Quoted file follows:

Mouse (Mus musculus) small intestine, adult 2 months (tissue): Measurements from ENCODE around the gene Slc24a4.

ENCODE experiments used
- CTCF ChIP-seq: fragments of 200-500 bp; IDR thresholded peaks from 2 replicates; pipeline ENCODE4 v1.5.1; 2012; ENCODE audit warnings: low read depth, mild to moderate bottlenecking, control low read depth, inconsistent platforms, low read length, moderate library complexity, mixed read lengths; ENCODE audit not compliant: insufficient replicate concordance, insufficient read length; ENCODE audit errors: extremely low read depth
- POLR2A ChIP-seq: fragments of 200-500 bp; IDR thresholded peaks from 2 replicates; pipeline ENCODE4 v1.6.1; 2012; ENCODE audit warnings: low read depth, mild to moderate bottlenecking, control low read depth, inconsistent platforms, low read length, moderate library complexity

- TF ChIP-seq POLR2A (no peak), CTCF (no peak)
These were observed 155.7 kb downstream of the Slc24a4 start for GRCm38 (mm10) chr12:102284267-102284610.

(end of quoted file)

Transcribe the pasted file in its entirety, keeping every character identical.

Mouse (Mus musculus) small intestine, adult 2 months (tissue): Measurements from ENCODE around the gene Slc24a4.

ENCODE experiments used
- CTCF ChIP-seq: fragments of 200-500 bp; IDR thresholded peaks from 2 replicates; pipeline ENCODE4 v1.5.1; 2012; ENCODE audit warnings: low read depth, mild to moderate bottlenecking, control low read depth, inconsistent platforms, low read length, moderate library complexity, mixed read lengths; ENCODE audit not compliant: insufficient replicate concordance, insufficient read length; ENCODE audit errors: extremely low read depth
- POLR2A ChIP-seq: fragments of 200-500 bp; IDR thresholded peaks from 2 replicates; pipeline ENCODE4 v1.6.1; 2012; ENCODE audit warnings: low read depth, mild to moderate bottlenecking, control low read depth, inconsistent platforms, low read length, moderate library complexity

- TF ChIP-seq POLR2A (no peak), CTCF (no peak)
These were observed 155.7 kb downstream of the Slc24a4 start for GRCm38 (mm10) chr12:102284267-102284610.